By Zach Arnold | October 19, 2011
From time to time, we hear from opinion leaders who want to speak out about the current state of affairs in the sport but are afraid to reveal their name due to fear of repercussions. For this article, that is the case. We will not reveal the author’s identity but will publish this piece which addresses a ‘big picture’ subject.
Dana White has been the catalyst for the UFC’s growth from 2005 to present day. He is the most influential man in the sport and transformed UFC into an MMA empire. He avoided the kinds of pitfalls that doomed promotions like the WFA, the IFL, Affliction, PRIDE, DREAM, and Strikeforce. Thanks to Zuffa’s connections with Ari Emanuel, the promotion was able to bank a seven year, $700 million USD contract with Fox Sports to air UFC content on various Fox-related platforms.
Dana White was the right man at the right time to get the UFC to this business point. However, he is not the right man moving forward.
Out of touch with his fan base
Dana White no longer understands the fan base he is supposed to be catering to. This is a two part issue. The first is the number of PPV’s being run by the UFC. The second is the promoting of the smaller weight classes.
Before we can get into the meat of this issue, let’s look at the data from 2010/2011. Outlined below are PPV buy rates for months where two PPV’s are promoted:
- February 2010 – UFC 109 (275,000) & UFC 110 (240,000)
- April 2010 – UFC 112 (500,000) & WEC PPV (150,000)
- May 2010 – UFC 113 (520,000) & UFC 114 (1,050,000)
- August 2010 – UFC 117 (600,000) & UFC 118 (570,000)
- February 2011 – UFC 126 (725,000) & UFC 127 (260,000)
- August 2011 – UFC 133 (310,000) & UFC 134 (335,000)
- October 2011 – UFC 136 (250,000 estimated) & UFC 137 (to be determined)
Running two PPV’s in a month in 2010 worked out well. In 2011, however, the concept has been an unmitigated failure. Only one PPV event in 2011 during multi-PPV months has drawn more than 400,000 buys. The reason is simple — the American economy is still in the toilet and unemployment rates are at miserable levels. Asking fans to pay $50-55 a month on MMA is reasonable. Asking those same fans to spend $100 or more a month is absurd and outrageous.
Promoting smaller weight classes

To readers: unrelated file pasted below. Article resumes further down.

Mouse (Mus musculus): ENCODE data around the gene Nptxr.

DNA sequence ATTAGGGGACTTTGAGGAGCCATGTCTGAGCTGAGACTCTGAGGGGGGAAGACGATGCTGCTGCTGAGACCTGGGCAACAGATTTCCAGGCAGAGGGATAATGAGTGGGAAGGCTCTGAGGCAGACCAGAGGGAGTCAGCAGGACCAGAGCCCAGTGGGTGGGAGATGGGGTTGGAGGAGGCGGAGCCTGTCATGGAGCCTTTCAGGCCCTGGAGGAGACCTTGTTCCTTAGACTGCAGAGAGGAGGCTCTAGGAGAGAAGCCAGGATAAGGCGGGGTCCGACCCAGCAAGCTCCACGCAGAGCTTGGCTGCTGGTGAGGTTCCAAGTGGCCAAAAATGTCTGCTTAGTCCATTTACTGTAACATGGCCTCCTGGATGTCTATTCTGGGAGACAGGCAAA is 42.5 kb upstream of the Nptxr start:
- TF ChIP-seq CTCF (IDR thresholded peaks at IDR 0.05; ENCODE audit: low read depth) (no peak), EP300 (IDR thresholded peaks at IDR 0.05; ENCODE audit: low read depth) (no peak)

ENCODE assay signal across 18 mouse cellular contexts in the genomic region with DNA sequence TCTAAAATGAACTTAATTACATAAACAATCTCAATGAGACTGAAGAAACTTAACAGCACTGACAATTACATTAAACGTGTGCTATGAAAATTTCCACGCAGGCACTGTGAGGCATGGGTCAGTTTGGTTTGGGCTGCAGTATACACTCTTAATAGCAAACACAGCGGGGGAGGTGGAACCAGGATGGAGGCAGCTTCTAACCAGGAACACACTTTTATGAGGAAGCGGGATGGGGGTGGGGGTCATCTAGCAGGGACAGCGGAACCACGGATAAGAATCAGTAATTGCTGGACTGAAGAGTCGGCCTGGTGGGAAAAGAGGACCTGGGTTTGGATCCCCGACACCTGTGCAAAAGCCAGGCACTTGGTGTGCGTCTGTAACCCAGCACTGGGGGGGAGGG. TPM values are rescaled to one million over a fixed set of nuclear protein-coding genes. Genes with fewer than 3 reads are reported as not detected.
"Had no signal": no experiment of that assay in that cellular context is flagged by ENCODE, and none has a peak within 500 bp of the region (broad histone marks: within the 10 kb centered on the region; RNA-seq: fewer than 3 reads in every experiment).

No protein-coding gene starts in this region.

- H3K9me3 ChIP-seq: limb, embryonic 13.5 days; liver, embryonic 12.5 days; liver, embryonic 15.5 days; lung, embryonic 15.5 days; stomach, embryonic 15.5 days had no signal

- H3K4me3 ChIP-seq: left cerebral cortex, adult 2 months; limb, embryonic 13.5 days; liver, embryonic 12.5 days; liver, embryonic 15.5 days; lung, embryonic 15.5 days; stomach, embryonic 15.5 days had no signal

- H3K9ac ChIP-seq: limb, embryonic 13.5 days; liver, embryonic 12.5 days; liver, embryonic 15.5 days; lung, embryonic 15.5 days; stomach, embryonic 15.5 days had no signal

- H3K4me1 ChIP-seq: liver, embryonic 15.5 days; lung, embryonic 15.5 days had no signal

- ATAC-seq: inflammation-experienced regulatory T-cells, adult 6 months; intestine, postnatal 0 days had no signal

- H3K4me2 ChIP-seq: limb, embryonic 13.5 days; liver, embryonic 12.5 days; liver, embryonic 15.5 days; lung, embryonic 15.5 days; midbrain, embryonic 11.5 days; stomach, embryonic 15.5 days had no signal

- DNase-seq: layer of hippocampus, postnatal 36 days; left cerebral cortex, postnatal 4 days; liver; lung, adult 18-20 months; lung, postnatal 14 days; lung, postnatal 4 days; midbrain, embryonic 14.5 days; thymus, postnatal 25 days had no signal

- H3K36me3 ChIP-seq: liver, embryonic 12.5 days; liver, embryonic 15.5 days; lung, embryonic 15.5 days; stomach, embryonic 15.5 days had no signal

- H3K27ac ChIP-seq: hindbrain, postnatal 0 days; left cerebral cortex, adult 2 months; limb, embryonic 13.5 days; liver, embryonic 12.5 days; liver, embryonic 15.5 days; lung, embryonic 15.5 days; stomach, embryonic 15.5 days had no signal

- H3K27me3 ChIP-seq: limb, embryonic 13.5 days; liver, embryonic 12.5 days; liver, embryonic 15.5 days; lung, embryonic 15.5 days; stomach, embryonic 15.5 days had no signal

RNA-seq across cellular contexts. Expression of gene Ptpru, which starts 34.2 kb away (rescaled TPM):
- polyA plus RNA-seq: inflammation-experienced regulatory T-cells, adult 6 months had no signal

No matter how tough Frankie Edgar is, he is not Cain Velasquez. No matter how explosive Jose Aldo is, he is not Jon Jones. And no matter how technical Dominick Cruz is, he is not Anderson Silva. The fans know this. Dana White has yet to realize it. UFC fans care the most about Heavyweight, Light Heavyweight, Middleweight, and Welterweight. And yet, they are being sold Lightweight, Featherweight, & Bantamweight title fights like they are on the same perch as fights featuring Velasquez, Jones, Silva, or GSP.
Dana White seems unaware of what UFC fans not only want to see, but are willing to pay to see. Dana White could put on a FOUR CHAMPIONSHIP FIGHT PPV featuring: Frankie Edgar vs. Gilbert Melendez, Jose Aldo vs. Chad Mendes, Dominick Cruz vs. Urijah Faber, & Joseph Benavidez vs. Demetrius Johnson… and that four Championship PPV wouldn’t sell as much as a PPV featuring only Lesnar, Velasquez, or GSP.
These lower weight classes should be adding depth to PPV’s, not headlining them. They should be featured on free TV like Cruz vs. Johnson was on Versus, not placed in a double-billing like UFC 136.
A lack of understanding about his company’s roster issues
Dana White no longer understands his stable of fighters. Take a look at what a Fight Opinion site commenter recently stated about the amount of canceled/postponed fights due to injuries or drug testing failures.
That list does not include champions or main event fighters who were out for an extended period of time due to injury such as Cain Velasquez. The data is clear. Injuries to top level fighters happen at a high rate. The trend has lasted for a long enough period of time that we can now assume this to be the norm. This is an unavoidable issue within the UFC landscape. The problem is that Dana White has not adapted his matchmaking philosophy to alleviate the problems.
Look at UFC 135 as an example. The event featured Jon Jones vs. Quinton Jackson and Diego Sanchez vs. Matt Hughes. Now, out of those 4 fighters, there is a good chance that one of them will be injured. The UFC dodged a bullet and Diego Sanchez was the one who was injured. What would have happened if Jon Jones or Quinton Jackson were injured? The card instantly would have fallen apart. There is no leeway for error in Joe Silva’s matchmaking.